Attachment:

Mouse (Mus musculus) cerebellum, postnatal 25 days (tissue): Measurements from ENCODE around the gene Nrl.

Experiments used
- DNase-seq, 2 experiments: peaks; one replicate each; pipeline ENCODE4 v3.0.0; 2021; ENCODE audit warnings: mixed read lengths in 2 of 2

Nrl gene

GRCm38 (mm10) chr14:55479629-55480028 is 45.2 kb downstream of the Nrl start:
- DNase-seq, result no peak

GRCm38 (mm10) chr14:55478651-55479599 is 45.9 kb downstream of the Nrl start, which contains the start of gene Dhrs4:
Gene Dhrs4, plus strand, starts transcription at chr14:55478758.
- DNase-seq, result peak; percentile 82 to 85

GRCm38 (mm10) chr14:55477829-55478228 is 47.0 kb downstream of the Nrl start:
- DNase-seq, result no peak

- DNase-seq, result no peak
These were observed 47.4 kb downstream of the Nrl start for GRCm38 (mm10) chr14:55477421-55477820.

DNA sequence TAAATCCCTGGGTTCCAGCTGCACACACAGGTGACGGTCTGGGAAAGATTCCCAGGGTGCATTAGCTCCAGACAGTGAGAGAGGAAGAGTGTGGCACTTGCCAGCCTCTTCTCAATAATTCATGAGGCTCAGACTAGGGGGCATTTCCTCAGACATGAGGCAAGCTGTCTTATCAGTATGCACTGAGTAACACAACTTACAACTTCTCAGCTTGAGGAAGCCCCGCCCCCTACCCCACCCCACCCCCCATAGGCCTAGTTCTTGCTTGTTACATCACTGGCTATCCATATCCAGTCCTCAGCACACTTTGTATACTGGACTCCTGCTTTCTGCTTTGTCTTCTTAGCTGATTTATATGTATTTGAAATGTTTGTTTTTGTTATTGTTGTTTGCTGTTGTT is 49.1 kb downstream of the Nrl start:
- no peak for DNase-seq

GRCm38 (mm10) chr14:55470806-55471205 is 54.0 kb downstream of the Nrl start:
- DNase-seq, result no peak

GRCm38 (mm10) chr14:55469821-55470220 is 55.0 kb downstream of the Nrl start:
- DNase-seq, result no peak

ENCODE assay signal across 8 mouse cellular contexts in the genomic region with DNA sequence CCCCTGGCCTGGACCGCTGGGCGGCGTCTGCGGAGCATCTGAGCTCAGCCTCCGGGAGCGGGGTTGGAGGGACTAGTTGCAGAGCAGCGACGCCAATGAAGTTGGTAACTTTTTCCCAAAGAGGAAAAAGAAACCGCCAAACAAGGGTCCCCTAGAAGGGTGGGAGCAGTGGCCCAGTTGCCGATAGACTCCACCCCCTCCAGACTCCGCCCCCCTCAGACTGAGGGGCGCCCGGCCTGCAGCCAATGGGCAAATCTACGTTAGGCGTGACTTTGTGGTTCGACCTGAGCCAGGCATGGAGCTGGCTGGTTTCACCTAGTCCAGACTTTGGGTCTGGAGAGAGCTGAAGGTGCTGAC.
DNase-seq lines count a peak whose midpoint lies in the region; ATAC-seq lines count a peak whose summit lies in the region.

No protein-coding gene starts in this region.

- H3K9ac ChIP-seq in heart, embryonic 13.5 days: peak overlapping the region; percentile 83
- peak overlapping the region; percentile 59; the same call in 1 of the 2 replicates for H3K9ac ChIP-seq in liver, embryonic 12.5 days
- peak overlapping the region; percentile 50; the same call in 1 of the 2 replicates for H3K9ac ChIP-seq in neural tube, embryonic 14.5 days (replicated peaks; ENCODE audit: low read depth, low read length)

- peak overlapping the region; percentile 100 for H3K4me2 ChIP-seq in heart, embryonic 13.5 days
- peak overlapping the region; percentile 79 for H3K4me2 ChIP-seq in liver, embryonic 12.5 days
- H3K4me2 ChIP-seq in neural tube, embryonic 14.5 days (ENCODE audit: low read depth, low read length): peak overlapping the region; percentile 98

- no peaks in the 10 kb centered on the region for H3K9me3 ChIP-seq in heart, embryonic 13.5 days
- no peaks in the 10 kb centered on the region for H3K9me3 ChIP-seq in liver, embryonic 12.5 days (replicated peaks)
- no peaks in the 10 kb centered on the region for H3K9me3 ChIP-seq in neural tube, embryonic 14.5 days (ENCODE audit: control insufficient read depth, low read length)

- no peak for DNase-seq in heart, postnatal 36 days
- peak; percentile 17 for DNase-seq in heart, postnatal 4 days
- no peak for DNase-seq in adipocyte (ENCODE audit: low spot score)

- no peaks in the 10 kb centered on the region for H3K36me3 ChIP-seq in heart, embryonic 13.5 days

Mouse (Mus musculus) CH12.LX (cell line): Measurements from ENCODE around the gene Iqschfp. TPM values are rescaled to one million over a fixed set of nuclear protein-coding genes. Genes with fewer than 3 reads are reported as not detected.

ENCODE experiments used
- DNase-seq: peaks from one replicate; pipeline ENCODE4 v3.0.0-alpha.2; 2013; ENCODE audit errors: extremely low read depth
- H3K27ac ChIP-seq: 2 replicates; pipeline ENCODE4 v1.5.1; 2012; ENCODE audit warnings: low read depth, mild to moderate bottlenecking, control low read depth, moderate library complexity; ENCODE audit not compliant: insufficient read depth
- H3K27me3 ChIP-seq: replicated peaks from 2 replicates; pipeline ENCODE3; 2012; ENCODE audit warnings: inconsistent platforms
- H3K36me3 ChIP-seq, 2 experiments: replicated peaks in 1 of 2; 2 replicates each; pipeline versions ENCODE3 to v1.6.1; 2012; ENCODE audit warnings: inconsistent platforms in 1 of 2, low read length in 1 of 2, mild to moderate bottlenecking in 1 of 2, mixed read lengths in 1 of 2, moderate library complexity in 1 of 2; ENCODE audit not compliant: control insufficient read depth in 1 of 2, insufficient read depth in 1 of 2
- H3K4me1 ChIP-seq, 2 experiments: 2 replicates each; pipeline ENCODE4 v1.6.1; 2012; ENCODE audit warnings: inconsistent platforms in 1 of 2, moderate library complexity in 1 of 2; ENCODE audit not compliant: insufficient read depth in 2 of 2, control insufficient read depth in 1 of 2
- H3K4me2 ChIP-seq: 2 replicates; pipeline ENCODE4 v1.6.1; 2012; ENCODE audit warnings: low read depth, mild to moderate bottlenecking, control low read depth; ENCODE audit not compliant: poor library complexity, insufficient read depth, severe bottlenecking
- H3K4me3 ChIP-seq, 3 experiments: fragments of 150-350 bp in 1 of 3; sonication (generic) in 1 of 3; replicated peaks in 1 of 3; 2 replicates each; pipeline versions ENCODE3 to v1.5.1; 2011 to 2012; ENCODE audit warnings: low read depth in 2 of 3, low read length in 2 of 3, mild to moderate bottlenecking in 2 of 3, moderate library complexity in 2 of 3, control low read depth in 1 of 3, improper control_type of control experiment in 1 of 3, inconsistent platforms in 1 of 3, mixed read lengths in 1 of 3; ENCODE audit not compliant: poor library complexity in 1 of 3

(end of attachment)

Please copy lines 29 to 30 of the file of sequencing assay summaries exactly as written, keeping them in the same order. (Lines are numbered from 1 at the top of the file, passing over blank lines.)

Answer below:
- no peaks in the 10 kb centered on the region for H3K9me3 ChIP-seq in heart, embryonic 13.5 days
- no peaks in the 10 kb centered on the region for H3K9me3 ChIP-seq in liver, embryonic 12.5 days (replicated peaks)